First rumbles of the death knoll for the RMA


The government has released a draft of the first of three bills to replace the Resource Management Act 1991

The exposure draft of the Natural and BuiltEnvironments Bill will be followed by the Strategic Planning Act and the Climate Change Adaptation Act.

The government is looking to pass the Bill into law by the end of 2022 and the other two pieces of legislation in 2023.

According to Infrastructure New Zealand, the document released by the government is a partial draft of the Bill and is set to be considered by a select committee inquiry, most likely the Environment Committee.

“The government has indicated that the select committee inquiry will run for about three months during which time public consultations will be undertaken. The select committee will report its findings to Parliament and any changes will be made before the full Bill is formally introduced to Parliament in the first quarter of 2022, followed by the usual select committee process.”

The exposure draft covers land-use and environmental regulation and includes draft clauses on a national planning framework and natural and built environments plans.

“The Bill’s proposed purpose is much wider than the RMA’s purpose; it includes an emphasis on protecting and enhancing the natural environment (instead of just managing it) and takes into consideration the wellbeing of future generations,” says Infrastructure New Zealand.

A national planning framework would have the effect of allowing the government to prepare, update or review the framework without having to go through the parliamentary process as is the case when passing a bill or amending an act.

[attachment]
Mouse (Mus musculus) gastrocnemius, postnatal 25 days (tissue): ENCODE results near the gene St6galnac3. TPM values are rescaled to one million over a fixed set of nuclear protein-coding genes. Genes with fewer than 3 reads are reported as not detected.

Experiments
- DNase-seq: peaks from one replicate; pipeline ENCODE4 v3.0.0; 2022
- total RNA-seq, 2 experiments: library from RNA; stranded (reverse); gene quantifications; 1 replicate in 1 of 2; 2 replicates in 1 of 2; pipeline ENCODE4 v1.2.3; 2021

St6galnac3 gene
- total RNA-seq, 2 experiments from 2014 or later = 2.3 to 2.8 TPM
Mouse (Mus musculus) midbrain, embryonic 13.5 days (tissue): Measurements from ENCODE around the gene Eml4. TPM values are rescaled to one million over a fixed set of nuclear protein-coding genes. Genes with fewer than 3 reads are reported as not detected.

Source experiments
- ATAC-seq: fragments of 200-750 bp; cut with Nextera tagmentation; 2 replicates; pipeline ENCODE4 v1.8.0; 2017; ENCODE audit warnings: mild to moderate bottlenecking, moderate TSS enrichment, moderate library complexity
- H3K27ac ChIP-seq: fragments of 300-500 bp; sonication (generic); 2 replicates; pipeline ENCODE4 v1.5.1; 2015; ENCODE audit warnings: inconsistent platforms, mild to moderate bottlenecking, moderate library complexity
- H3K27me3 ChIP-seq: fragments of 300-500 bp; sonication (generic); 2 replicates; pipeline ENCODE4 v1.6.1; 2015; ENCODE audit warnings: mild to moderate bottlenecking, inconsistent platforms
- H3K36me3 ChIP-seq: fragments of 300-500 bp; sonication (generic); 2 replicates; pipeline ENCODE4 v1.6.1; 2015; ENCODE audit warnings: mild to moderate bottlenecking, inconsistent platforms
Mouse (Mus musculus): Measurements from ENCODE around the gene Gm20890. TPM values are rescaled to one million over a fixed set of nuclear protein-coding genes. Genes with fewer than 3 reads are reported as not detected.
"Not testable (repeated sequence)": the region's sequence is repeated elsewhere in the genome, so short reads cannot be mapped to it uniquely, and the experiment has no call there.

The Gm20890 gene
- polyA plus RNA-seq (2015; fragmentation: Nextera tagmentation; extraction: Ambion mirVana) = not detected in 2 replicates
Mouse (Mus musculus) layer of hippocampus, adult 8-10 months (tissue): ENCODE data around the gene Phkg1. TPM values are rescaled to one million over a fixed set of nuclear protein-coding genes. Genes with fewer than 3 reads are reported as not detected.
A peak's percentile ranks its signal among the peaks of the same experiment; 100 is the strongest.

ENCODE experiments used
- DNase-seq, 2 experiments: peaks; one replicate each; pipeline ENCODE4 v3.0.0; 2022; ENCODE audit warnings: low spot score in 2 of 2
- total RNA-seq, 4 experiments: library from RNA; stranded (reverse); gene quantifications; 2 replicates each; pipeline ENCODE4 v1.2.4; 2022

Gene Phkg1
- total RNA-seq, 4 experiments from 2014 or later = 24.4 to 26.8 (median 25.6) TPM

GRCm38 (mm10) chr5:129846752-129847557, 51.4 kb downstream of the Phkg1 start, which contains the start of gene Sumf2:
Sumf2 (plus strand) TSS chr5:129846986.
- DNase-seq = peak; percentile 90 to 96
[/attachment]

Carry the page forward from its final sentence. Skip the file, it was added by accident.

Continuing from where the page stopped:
“The framework will serve as a key catalyst to making the resource management system nimble and responsive, and enabling the government to respond quickly,” according to Infrastructure New Zealand.

“One of the criticisms of the RMA has been that it has been too slow to adequately respond to new challenges like the housing crisis.

“The national planning framework will serve as a key mechanism for the government to directly influence how well environmental outcomes – like housing supply and infrastructure – will be achieved,” the industry association says.

Another key proposal in the exposure draft is setting up for planning committees in each region to prepare natural and built environments plans. The proposal follows the Resource Management Review Panel’s proposal to develop one natural and built environments plan per region.

The government has indicated it is still considering the best approach to plan preparation and decision-making, and that it will look to the feedback received from the select committee inquiry.

Natural and built environments plans will consolidate over 100 RMA policy statements and regional and district plans into about 14 plans, which the government considers vital to simplifying and improving integration of the system.

Infrastructure New Zealand will make a submission on the exposure draft. If you would like to get involved in the submission drafting process, please feel free to email [email protected].